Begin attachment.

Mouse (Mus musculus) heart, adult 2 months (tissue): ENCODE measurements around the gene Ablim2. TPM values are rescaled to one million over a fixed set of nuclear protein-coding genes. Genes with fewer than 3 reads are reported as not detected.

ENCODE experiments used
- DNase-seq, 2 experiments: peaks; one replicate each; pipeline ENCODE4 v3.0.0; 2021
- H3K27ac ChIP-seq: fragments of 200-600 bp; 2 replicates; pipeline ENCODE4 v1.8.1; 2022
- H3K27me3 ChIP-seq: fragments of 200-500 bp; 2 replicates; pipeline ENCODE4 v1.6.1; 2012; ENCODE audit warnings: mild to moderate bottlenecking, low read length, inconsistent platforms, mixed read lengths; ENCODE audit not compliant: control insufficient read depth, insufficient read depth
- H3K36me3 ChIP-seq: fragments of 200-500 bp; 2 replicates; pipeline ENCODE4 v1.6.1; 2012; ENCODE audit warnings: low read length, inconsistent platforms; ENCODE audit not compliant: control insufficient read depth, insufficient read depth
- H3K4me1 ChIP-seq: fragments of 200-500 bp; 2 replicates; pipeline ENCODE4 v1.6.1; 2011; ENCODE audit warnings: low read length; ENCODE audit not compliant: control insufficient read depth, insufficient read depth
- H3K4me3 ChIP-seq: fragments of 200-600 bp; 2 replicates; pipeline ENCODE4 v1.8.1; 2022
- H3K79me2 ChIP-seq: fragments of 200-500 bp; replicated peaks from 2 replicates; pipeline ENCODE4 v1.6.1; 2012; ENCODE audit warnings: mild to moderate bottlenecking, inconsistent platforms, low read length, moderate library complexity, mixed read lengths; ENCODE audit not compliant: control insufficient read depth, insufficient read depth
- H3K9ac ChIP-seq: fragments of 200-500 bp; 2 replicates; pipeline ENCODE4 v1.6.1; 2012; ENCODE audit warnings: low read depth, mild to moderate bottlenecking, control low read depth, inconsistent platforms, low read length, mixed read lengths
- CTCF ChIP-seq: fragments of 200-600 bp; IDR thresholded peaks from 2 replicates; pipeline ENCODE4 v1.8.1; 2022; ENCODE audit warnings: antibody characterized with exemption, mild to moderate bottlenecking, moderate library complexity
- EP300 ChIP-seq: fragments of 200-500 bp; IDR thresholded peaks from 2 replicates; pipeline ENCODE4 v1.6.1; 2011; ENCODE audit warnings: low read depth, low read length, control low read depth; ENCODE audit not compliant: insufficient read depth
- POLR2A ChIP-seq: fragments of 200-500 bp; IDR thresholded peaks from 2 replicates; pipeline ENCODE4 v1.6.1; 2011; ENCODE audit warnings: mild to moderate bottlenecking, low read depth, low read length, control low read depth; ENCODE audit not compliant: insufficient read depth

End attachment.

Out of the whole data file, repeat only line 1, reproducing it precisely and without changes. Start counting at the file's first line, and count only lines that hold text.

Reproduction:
Mouse (Mus musculus) heart, adult 2 months (tissue): ENCODE measurements around the gene Ablim2. TPM values are rescaled to one million over a fixed set of nuclear protein-coding genes. Genes with fewer than 3 reads are reported as not detected.